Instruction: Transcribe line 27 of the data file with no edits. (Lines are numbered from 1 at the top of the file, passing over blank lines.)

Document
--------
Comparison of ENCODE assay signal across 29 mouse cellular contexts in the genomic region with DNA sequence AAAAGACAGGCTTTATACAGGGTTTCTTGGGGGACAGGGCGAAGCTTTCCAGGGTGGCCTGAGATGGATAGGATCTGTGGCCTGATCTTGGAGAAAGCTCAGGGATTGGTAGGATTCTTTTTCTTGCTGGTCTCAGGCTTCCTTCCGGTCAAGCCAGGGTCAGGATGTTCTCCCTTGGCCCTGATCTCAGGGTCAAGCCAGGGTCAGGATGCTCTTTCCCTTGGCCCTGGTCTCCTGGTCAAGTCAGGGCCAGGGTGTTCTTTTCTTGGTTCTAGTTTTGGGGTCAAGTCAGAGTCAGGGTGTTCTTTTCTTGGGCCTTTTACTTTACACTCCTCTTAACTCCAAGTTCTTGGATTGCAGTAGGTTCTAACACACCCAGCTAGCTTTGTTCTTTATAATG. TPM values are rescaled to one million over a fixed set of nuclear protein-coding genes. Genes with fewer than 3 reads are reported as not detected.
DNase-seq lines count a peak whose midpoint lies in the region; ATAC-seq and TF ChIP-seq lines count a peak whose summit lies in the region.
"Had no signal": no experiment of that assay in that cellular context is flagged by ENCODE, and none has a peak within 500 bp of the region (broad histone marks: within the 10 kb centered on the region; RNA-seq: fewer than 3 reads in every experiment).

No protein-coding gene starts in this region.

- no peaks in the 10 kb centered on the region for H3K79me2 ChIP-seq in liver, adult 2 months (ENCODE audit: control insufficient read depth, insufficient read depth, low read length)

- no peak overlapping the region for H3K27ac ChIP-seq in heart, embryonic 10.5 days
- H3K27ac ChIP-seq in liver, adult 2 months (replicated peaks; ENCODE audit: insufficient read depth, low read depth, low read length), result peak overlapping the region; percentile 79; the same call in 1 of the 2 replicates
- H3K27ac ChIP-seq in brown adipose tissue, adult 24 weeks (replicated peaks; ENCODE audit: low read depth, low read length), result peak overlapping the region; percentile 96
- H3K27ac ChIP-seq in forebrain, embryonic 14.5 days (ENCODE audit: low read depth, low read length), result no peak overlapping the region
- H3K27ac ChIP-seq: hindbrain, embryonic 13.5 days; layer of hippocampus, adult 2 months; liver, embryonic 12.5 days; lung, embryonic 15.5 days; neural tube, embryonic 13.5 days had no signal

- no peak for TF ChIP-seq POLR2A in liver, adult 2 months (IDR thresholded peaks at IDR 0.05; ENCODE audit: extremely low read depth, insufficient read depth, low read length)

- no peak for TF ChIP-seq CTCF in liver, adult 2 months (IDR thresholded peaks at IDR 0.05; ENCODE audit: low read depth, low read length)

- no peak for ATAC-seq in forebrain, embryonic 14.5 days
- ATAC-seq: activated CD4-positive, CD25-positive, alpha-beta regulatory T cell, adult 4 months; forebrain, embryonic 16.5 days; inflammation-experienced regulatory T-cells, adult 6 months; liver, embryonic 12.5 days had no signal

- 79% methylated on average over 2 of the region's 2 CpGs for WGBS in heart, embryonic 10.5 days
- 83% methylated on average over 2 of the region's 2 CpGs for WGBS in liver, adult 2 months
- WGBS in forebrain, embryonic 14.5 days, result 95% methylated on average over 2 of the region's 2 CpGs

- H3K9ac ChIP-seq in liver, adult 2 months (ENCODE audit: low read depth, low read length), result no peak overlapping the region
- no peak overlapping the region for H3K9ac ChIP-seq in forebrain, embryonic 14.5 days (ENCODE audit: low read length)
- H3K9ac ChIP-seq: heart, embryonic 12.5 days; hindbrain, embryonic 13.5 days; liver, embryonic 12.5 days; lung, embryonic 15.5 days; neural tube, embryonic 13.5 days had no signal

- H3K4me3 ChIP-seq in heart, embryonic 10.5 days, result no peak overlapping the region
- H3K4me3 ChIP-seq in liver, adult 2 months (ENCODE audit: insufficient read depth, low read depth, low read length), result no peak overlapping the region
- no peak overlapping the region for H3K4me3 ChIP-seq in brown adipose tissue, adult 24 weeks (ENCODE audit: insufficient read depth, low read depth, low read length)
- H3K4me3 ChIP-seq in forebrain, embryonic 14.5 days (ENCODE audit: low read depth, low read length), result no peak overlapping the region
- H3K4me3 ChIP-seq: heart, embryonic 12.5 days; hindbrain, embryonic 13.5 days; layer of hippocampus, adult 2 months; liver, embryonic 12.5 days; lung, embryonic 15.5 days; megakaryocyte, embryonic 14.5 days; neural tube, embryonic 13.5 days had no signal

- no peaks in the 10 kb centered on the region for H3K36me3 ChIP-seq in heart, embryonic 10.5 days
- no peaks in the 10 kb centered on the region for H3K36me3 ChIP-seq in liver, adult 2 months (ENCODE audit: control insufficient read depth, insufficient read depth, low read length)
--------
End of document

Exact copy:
- no peaks in the 10 kb centered on the region for H3K36me3 ChIP-seq in liver, adult 2 months (ENCODE audit: control insufficient read depth, insufficient read depth, low read length)